The Korean War of 1950-1953 is probably more obscure for most non-Koreans — especially younger ones — than the older but far crazier, bigger, badder war of 1939-1945, and definitely than the more recent and oft-Hollywoodised Vietnam conflict. And what many westerners do “know” about Korea, they probably gleaned from eternal repeats of the M.A.S.H. sitcom. I never liked M.A.S.H. and anyway, it always seemed to me to be more about the Vietnam War than the Korean — I would even guess that many viewers thought they were watching yet another Vietnam show. The only time during my stint in Korea (as a teacher, not a soldier, although there were similarities) I was reminded of the sitcom war was one hot afternoon midway through my 13-day “Goat Killer Trail” death march up the roads of the Korean east coast. Passing this beautiful little ridge beyond some paddies as the sun-baked road hooked mercifully back towards the sea… ..I was reminded of those scrubby, arid hills stretching away beneath the dusty bubbles of those M.A.S.H. helicopters. In other words, it looked like a …

gothic house & christmas lights, night

Steamy Nights, Christmas Lights

Hey, folks. Hope you all had an enjoyable Christmas. Perhaps you noticed the longer-than-usual break between posts — let’s blame the season. I’m not the biggest fan of December. I’ve traditionally associated it with searing temperatures too hot to walk in, lethargy, crass commercialism (I swear there was Christmas product in the stores this year not long after the Easter stuff had been taken down), over-eating, over-drinking, over-sleeping, bad TV, awful music (actually, there was far less of it this time after two Korean Christmases), endless, endless, endless sport and a weird feeling that I just don’t fit in. I always have that feeling, but it’s especially marked when I’m sailing solo through the Sea of Festivity. But it hasn’t been too bad, considering that this isn’t where I really wanted to be at this time. I recently changed my routine from an (insanely) early-morning stroll to a later start and more rambling around sundown. In part this was because I have more photographs of the planet coming to life than I know what to …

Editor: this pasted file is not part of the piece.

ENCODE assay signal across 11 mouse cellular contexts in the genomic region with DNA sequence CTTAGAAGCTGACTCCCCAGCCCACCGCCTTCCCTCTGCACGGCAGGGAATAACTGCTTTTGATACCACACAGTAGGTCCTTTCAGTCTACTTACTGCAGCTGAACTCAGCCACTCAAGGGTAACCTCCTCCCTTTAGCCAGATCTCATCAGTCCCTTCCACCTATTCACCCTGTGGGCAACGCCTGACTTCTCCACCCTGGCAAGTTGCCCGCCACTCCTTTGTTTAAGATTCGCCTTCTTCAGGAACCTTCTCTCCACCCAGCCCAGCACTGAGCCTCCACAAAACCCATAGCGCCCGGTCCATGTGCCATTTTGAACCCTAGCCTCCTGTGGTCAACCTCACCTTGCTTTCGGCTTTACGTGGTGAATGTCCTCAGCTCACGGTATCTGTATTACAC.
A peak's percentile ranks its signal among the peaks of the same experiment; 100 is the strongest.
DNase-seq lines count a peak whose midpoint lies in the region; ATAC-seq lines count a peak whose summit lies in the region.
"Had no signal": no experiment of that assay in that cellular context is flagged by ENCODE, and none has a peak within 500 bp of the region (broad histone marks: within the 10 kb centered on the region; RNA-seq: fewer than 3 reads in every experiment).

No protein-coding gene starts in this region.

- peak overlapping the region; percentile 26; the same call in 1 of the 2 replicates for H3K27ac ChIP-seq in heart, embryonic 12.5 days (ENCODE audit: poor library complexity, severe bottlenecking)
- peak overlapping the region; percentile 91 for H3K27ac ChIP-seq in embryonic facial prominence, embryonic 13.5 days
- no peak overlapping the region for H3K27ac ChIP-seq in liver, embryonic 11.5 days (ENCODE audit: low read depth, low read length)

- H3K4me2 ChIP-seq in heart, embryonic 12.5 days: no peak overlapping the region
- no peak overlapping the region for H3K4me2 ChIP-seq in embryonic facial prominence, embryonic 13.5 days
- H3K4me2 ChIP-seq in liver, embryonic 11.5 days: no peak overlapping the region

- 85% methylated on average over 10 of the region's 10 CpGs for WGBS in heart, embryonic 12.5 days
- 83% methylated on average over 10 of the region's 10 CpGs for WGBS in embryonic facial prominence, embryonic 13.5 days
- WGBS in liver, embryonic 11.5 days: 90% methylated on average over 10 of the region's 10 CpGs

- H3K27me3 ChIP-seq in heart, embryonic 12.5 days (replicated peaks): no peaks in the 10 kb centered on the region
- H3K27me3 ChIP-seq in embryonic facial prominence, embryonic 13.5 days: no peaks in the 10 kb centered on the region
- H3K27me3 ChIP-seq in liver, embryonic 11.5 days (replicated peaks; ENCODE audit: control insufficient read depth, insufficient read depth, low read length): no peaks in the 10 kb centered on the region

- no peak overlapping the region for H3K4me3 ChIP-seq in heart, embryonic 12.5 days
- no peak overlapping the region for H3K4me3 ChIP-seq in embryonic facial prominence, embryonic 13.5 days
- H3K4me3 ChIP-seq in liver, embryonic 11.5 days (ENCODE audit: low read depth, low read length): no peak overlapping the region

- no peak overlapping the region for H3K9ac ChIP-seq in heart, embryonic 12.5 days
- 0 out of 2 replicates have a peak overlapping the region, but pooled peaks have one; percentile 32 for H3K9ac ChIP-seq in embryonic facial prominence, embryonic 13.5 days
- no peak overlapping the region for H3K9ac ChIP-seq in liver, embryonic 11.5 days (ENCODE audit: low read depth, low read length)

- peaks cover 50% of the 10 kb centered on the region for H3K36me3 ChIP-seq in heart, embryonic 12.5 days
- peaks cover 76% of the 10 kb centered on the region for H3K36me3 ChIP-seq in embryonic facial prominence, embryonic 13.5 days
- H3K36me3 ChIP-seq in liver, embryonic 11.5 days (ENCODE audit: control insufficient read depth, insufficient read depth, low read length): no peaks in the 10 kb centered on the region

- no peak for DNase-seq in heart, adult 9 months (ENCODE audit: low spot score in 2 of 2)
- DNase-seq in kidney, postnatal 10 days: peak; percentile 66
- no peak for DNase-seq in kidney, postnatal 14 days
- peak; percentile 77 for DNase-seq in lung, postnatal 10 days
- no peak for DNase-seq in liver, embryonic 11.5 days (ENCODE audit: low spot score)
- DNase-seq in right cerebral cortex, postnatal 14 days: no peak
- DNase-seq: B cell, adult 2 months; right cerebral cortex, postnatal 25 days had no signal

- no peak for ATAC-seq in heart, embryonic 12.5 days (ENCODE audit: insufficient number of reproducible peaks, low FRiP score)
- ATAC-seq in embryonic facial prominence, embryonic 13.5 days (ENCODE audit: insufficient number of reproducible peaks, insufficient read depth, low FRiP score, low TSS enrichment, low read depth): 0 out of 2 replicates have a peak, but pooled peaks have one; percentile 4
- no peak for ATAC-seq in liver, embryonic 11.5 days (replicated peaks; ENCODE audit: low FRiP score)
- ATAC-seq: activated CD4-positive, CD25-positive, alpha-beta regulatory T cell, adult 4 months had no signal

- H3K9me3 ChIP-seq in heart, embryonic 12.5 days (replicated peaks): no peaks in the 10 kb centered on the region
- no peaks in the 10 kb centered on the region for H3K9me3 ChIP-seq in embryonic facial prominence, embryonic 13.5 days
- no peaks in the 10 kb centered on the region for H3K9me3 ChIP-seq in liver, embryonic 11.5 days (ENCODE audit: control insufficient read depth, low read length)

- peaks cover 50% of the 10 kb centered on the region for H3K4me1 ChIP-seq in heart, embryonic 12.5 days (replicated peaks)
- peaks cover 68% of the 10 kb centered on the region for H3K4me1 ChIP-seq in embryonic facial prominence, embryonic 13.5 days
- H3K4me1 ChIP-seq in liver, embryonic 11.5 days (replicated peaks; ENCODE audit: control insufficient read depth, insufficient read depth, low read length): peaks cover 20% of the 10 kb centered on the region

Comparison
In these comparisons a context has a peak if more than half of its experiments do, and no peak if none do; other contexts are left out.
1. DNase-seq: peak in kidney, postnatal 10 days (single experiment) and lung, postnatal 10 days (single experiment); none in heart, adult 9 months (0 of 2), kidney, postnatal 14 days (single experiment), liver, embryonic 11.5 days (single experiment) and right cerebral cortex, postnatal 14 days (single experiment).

frangipani blossom after rain

Seasonally Flamboyant Sandgate

flam·boy·ant1  adjective (of a person or their behaviour) tending to attract attention because of their exuberance, confidence, and stylishness. (especially of clothing) noticeable because brightly coloured, highly patterned, or unusual in style. flam·boy·ant2 noun another term for royal poinciana I’m closing in on my second documented multi-month thousand-mile ramble to take place largely in the Sandgate area. It’s cool, and I’m grateful I get to do it in such pleasant environs, but I do get tired at times of stomping the same footpaths (“sidewalks” in American), walking paths and tidal sand flats, month in, month out. But one thing about walking your own patch of turf for years is that you are keenly aware of how it changes throughout the year. You watch out for and relish the seasonal changes, the subtle tweaks and the stark transformations. Here’s a sample of the refreshing colour that’s enlivened my urban trails over late Spring and early Summer. If you happened to peer through the curtains to see the weirdo with the backpack leaning over your fence with …

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After the Ice Came Down